|BOOKS VS. BYTES|
Should libraries go high tech?
August 4, 1997
in this forum:
Should librarians choose which Internet sites are appropriate for patrons? How can we keep libraries' computer terminals convenient and accessible? Does installing filtering software on library computers impede First Amendment rights? Would creating a separate children's area of the Web solve the First Amendment question? Will computers allow people to access library databases from home? Will we have "virtual libraries" in the future?
A report on Internet filtering systems.
March 20, 1997
Elizabeth Farnsworth leads a discussion on the Communications Decency Act, which was opposed by the American Library Association.
December 30, 1996
A discussion of the increase in Internet popularity.
American Library Association
New York Public Library
A Question from Tony Lux of Albuquerque, NM:
Will individuals living in a metropolitan area served by a public library someday be able to access computer data bases held by that library from their homes using the Internet?
If so, this not only would decrease the need for computer terminals in the library building, but also make access to this information much more easily available to many people, who for reasons of geography or insufficient time are unable to physically visit the library.
Ann Symons responds:
I live in Juneau, Alaska -- a small community of 28,000 and the state capital. As an avid public library user, I am happy to report that what Mr. Lux suggests is already available in many communities throughout this nation. I can sit at my desk at home at 3:00 A.M. and do EVERYTHING at home that I can do at a public access terminal in the library. I can use the library catalog which includes all libraries in my community. I can place holds on books, look up, read and print magazine articles, access any of the databases, available to me in the library.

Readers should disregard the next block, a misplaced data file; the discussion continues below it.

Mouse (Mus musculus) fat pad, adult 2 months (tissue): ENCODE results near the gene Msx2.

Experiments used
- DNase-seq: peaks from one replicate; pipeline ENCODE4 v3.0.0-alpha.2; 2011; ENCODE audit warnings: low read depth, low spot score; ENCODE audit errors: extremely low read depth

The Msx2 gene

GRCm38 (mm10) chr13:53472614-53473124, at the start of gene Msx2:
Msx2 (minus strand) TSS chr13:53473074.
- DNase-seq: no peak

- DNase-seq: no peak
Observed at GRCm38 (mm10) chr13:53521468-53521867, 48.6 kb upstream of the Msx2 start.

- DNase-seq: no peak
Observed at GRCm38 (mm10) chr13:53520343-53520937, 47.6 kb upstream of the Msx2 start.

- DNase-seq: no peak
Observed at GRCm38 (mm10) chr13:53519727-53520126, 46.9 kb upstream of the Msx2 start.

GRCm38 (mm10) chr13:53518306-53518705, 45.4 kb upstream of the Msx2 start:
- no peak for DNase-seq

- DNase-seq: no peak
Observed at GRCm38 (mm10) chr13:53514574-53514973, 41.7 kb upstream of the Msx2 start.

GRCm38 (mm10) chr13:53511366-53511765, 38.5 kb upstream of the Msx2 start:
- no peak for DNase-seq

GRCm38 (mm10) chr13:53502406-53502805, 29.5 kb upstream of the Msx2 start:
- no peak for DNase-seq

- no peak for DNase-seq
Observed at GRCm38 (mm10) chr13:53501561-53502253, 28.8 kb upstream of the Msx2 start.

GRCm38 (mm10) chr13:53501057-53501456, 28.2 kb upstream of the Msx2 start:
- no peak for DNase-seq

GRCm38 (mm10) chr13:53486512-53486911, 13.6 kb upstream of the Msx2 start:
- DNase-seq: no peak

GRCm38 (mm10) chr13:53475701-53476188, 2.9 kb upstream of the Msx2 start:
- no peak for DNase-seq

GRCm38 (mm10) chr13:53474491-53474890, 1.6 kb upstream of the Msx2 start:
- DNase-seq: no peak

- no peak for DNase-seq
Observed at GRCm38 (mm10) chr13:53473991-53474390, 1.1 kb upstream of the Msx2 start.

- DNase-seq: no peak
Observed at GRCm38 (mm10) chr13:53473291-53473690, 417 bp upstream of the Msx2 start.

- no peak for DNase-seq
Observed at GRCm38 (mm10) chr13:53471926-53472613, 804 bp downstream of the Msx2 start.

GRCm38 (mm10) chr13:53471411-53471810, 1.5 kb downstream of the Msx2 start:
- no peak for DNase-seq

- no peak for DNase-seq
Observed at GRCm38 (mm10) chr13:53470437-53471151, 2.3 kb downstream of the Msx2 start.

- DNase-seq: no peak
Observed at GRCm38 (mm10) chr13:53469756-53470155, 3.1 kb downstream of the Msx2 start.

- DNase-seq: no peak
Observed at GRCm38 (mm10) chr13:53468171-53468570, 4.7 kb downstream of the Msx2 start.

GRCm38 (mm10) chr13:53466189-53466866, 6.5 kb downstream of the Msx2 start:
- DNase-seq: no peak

Obviously, it still takes a trip to the library to check out a book, take a child to storyhour, or browse our great collection. The ability to have access from home may or may not decrease the need for computers terminals in the library building. It certainly provides a service for people who, at times, prefer to use the library from home. Obviously, one needs to have a computer and modem to do what Mr. Lux suggests. To me it is truly one of the best services my library has to offer.
I suggest to you that you ask your librarian when this might be available in your community and how you can work to make it happen.
Norman Holman responds:
It is now possible to access databases in libraries from the home through the Internet. All the possible permutations of supply and demand possible will evolve as more and more digitized information and images become available.
It is crucial that public libraries continue to level the playing field between the information haves and have-nots. Not everyone can afford or chooses to own a computer at home. It is up to a public library to make those resources available. In addition, it would be cost prohibitive for not-for-profit institutions, such as The New York Public Library, to purchase enough site licenses for expensive databases to enable the general public free access from home.
Questions asked in this forum:
Should librarians choose which Internet sites are appropriate for patrons?
How can we keep libraries' computer terminals convenient and accessible?
Does installing filtering software on library computers impede First Amendment rights?
Would creating a separate children's area of the Web solve the First Amendment question?
Will computers allow people to access library databases from home?
Will we have "virtual libraries" in the future?